She stood in her shower, half-cradling a breast. One arm draped upward and around her, finger resting at her lips. The other worked to soap herself. Her eyes, stared: quite literally, dead-ahead. Their milky blindness told most of the story, but even her own circumstantial birth could not account for all of their current damage.
Something had happened. It was obvious and she knew it. What, she wasn’t sure– No, she was… but it seemed a dream. Someone else’s. It couldn’t have been hers. She’d been dreaming. A nightmare. Taken advantage of, but not. Caught off-guard, really.
She’d been blind since birth, born with a defect that kept the optic nerves from forming properly. Cataracts came later. She couldn’t help either, but as she’d known nothing else, she coped, adapted: to both life and circumstance, it was never a question of bothering her.
Her senses were acute enough she’d never needed her cane outside the most populated areas; shopping malls, boardwalks, city-centers and the like– places where Humans couldn’t fathom that the rats and roaches scurrying about were actually people. People like them. Each with their own lives, memories, minutes and moments lived until and beyond their passing in the amalgamated haze of life.
For a five-five blind woman with less muscle mass than a proper steak, it meant nobody paid any attention to where you were or going. Short of having an attendant, she’d never have been able to walk city-streets without the cane.
She’d resented it her whole life. Not for any, one, irrational or emotional reason, but because she knew it made her appear outwardly vulnerable.
Her only feelings on the matter were that no-one knowing made it easier. Confidence alone held the facade of equal power in the streets. It allowed her to be one of the other cockroaches when needed. Otherwise, gave her strength to carry on day-to-day, despite her slightly more-unique set of challenges.
But if the equal-power perception were upset things change.
In other words, she remained a roach with her cane, but now one hanging from a candy cane on a dead Christmas tree. The conflict was obvious. She needed to be a chameleon using its color-changing to hide itself in plain-sight. Not a fucking clown.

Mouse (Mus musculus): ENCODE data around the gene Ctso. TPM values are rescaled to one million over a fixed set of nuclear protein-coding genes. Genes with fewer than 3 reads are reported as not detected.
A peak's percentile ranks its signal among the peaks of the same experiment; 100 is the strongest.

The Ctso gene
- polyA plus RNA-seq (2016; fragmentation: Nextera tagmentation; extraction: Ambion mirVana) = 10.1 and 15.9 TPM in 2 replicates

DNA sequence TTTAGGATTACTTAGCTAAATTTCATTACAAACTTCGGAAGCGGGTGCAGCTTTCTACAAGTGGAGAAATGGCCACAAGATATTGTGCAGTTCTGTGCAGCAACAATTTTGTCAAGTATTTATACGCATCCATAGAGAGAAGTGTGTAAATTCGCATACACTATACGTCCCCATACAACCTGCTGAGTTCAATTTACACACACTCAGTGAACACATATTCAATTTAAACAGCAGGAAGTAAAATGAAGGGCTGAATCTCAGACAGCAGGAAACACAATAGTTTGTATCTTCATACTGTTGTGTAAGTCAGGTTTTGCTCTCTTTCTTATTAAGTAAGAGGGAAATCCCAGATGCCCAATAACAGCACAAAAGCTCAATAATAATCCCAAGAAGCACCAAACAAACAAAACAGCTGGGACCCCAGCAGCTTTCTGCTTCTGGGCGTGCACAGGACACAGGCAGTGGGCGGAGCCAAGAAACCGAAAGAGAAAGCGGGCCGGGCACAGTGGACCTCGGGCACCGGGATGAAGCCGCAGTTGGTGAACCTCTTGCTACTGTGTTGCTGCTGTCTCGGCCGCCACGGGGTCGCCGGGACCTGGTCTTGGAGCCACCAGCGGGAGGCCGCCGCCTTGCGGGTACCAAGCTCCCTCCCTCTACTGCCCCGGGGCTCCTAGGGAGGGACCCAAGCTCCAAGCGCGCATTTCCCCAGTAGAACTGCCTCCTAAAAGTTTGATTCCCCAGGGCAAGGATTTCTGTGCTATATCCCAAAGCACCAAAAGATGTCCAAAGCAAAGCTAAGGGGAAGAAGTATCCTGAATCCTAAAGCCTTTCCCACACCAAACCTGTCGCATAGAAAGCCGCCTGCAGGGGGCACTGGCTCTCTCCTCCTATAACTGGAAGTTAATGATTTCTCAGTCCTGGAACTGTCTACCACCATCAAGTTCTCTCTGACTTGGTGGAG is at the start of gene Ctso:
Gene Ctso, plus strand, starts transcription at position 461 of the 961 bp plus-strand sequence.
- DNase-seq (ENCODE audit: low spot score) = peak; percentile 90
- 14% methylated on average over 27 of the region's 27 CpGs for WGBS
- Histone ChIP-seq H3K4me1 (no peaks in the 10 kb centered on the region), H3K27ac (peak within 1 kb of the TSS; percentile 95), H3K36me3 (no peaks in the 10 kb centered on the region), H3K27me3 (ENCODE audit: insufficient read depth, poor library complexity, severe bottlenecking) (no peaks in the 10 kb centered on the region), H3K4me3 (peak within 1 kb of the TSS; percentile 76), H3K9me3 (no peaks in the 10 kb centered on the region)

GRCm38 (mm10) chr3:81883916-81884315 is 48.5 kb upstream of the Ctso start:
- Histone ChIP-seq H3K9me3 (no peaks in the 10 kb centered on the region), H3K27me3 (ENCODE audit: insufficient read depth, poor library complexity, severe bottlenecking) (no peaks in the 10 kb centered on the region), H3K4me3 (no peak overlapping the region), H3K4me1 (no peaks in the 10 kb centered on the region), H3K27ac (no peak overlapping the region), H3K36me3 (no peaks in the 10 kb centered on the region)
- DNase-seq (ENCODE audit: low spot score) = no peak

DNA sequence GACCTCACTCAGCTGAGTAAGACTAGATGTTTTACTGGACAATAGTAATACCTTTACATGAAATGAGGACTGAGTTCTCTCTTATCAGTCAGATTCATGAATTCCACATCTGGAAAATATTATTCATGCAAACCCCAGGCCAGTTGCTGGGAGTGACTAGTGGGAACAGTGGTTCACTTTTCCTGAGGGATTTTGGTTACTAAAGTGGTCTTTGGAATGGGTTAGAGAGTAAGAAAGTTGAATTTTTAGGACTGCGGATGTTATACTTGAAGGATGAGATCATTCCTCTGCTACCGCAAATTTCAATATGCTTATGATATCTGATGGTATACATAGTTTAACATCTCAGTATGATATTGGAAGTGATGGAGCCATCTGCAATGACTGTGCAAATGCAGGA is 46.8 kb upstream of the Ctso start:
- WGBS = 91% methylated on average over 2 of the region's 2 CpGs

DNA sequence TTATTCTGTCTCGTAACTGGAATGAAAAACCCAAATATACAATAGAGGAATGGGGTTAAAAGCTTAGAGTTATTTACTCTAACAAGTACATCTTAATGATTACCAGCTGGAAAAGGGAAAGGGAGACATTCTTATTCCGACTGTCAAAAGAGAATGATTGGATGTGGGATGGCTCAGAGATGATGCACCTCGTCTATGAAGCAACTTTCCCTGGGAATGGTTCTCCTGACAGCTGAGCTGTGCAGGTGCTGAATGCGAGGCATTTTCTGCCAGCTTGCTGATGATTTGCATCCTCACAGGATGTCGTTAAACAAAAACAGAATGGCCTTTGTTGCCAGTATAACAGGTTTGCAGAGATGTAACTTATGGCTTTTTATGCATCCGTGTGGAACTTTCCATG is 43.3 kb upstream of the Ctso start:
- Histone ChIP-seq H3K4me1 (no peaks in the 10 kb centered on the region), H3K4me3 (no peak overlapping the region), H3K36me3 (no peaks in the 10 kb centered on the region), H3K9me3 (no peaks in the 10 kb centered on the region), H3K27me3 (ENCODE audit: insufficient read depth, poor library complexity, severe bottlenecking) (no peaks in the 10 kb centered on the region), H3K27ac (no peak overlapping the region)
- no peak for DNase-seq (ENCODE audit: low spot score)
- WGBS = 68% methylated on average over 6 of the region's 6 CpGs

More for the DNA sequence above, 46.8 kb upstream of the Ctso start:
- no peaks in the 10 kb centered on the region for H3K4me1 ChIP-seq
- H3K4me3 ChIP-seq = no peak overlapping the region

At least, that’s how she’d always thought of it. Now, it seemed that wasn’t true. She’d been attacked without it, just another unlucky woman in the hands of some sick pseudo-human creature.
She’d screamed as soon as she’d felt his hands.
The smell! Something like motor oil and gasoline mixed with brill-cream. The smell of Human gone bad. Or old fruit too long rotting in sunlight. No good for liquor or anything more than decomposition.
She’d smelled it almost as soon as it hit her peripheral. As a deaf-dog smelled its owner in a garage from a second floor bedroom. She knew someone was near. An off-rotted someone. Were circumstances different, she’d have thought it a dead body.
The sudden rush of steps gave her pause, but the kind that didn’t hesitate in her step. Then, from nowhere, she was on the ground. Something struck her head, dazing her. Making her unable to scream. The world was spinning. Its motions unnatural, sickening. Dread burst into her limbs, doing its best to compel them onward.
It was too late. She felt cold air. Body heat. Stinking, Human-badness. Something pathetic and erect seeking violent, grotesque bounty. Before she could scream, he was inside. Then, she was screaming… but her mind was floating, drifting as if a sail-barge set adrift mid-storm and now consigned to float forever, alone.
Then, she was alone. Her limbs flailing, her tears ran.
It had only been moments. The little-pricked psycho couldn’t even last more than a few seconds, proving it was only the rush he got off on. She’d never gotten to touch his face. If she had, she’d have a good description, but her body’d been too heavily restrained.
Cooling water centered her on reality, pulling her back from a brink. Enough to warm the water, anyway.
Heavy. He was heavy. Not muscular, not obese. Heavy. Like the darkness of his soul was a lead-weight that kept her still. Part of it was herself: still too shocked to know how to think or act outside flailing. Utterly understandable, no-one would deny that. She’d managed a couple good scratches and a hit before her forehead hit concrete and she was dazed again, too.
So, he was heavy. And smelled. He’d have some scratches, and probably a bruise.
It wasn’t enough. She needed more, could only get it by revisiting that horrible memory. Over and over again. The way he slid inside with a kind of practiced-precision: he’d done it more than once. Nobody got that lucky on the first try of anything, especially not this.
Serial rapist. Heavy, but not fat. Smelling of badness and poorly endowed.
Still not enough. Better, but not enough.
He’d come at her from the side, along Fifth. Out of an alley. He’d have struck in the area again. Serial-anythings were predictable once identified. He’d hit her with something blunt, but not metal. She knew it from a thunk on the ground beside them. Wood on asphalt. The sounds replayed in crystal clarity. Clearer even than when they happened– for now, she had some grasp on their order of action.
Something wood and round. It had begun to roll, stopped and scraped when lifted. As if broken at its end. It was light, but precise. He hit her again.
Wood. Dense. Rounded but too small for a full-size bat. Not strong or heavy enough to break bone or skin. She was guessing it had been a scale-model one; the type kids picked up as souvenirs at their first attendance of a real game.
She had an idea of the weapon, but what more could that help? How many of the things were there in the world? Let alone in a city with a Major League team? She couldn’t know, but it was another detail.